Or can there?

According to author and entrepreneur Seth Godin, wasting time well is key to a happy, creative and productive life. It gives us a chance to relax and experiment, to work on a project just for the joy of it. Time well wastes replenishes our creativity and is a boon to our productivity.

But what exactly is time well wasted?

That would be time that we spend freely playing, letting ourselves decompress and explore. When we are done wasting time well, we should feel refreshed, ready to tackle new projects and see challenges in a new light.

Clearly not all wasted time is well wasted, as many last-minute college papers and haphazardly thrown together projects can testify, but neither is all wasted time another form of procrastination.

The trick is to know the difference and to only waste as much time as we need to replenish ourselves.

Time you enjoy wasting is not wasted time.

Here are a few of my favorite ways to waste time (well, I hope):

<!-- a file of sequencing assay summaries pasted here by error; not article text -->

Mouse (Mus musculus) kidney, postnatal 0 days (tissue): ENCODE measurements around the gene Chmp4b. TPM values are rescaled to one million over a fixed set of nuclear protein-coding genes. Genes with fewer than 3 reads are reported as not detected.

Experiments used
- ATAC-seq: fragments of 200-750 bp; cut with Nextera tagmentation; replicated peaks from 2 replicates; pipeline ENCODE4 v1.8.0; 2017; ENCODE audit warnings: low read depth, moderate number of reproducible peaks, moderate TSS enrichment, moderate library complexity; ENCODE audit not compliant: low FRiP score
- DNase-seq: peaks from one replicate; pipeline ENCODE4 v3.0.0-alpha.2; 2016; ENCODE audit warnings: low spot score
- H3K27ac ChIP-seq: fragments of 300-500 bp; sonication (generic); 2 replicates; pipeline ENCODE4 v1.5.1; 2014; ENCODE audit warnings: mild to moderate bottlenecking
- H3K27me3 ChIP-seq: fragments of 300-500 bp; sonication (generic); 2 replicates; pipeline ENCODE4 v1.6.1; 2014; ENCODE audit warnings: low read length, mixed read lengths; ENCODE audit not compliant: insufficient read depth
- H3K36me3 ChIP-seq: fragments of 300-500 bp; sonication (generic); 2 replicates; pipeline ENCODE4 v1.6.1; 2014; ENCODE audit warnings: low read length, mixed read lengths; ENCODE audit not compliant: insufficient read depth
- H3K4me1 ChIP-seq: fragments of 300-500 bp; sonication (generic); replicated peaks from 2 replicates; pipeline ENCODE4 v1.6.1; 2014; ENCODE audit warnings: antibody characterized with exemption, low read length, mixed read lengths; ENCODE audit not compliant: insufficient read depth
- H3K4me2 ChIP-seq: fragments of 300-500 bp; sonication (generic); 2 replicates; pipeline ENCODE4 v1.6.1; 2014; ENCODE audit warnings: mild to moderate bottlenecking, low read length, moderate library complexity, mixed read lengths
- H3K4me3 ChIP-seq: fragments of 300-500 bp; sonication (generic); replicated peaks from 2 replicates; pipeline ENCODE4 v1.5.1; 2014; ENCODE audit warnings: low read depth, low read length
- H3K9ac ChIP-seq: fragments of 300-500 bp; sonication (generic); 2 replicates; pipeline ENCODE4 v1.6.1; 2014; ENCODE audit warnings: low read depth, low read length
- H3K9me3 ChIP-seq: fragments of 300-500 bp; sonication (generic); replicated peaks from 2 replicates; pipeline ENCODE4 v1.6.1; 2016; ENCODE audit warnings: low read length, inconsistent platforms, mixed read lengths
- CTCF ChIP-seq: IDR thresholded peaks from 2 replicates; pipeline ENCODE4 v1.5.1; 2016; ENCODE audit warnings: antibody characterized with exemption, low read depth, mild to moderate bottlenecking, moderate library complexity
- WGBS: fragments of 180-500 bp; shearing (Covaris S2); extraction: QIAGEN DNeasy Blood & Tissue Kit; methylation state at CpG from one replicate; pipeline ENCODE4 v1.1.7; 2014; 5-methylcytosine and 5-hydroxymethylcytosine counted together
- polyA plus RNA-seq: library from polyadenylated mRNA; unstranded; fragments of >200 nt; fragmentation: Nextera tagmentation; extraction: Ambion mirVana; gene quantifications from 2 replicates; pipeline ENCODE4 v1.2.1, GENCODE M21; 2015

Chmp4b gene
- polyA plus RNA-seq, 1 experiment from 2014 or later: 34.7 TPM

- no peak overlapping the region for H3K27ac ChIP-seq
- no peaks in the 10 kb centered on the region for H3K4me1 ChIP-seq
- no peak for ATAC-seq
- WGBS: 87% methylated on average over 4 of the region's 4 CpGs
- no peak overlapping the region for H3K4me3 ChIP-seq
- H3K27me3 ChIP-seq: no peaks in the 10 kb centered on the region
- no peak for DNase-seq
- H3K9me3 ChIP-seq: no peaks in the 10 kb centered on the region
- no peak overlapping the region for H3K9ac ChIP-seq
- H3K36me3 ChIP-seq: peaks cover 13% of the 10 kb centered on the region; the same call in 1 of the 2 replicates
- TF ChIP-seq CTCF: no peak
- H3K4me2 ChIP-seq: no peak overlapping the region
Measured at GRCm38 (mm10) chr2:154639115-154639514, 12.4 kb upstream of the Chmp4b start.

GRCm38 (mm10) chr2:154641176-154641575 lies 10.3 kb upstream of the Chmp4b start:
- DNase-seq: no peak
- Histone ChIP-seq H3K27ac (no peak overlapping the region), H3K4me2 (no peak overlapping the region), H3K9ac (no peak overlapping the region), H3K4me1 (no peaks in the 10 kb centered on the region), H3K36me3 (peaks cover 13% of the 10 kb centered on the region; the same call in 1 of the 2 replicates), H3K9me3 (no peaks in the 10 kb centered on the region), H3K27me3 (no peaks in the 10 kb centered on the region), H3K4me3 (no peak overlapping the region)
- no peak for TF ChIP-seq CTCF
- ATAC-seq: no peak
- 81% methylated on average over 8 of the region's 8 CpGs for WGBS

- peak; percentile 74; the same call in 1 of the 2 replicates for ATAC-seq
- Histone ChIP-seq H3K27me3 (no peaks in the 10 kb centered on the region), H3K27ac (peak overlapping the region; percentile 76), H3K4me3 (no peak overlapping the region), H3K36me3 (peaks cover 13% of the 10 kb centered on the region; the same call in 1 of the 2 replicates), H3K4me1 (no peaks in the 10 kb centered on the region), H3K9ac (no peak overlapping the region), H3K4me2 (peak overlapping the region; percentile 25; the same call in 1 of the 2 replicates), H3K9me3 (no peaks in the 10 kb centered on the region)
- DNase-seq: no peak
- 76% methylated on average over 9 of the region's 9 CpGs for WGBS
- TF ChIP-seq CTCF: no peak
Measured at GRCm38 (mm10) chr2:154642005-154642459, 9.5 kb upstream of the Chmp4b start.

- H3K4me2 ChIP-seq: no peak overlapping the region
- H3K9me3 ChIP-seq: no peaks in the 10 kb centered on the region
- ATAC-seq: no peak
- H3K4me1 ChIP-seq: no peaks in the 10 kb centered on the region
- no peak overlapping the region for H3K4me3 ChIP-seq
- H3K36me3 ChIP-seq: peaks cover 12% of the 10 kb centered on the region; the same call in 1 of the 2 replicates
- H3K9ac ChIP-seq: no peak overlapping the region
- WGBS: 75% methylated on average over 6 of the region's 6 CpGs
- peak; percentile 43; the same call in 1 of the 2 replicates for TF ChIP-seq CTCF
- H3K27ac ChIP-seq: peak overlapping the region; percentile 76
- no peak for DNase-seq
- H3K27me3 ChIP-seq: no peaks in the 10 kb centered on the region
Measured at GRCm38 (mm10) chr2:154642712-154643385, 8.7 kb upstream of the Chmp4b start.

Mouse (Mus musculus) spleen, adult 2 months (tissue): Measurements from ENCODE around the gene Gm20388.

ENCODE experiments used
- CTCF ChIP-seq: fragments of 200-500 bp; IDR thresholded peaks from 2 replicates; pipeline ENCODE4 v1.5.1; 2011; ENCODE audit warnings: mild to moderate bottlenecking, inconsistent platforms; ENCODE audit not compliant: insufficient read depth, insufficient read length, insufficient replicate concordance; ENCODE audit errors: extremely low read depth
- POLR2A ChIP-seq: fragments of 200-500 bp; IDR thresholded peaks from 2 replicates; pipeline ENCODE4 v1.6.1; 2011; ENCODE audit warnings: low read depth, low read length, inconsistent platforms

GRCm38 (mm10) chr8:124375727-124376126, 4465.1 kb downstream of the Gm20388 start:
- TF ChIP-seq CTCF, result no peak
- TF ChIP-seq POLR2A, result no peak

• StumbleUpon: Flipping through web pages based on a particular interest is incredibly relaxing and inspires my biweekly Friday Stumbles.
  • Games on the iPhone or iPad: Currently, I’m playing The Tribez but I’ve also enjoyed many well-wasted hours with Plants vs Zombies. I do have to watch myself with games like these as it’s very easy to go from time well wasted to just plain old wasted time.
  • Rearranging stuff: Yeah, I know. Probably a weird way to waste time. But I sometimes get the urge to overhaul the bookshelves or rearrange the living room furniture.
  • Browsing bookstores and libraries with no real intention of buying/checking out anything.
What do you think about wasted time? Is there a way to waste it well? What are your favorite ways to waste time?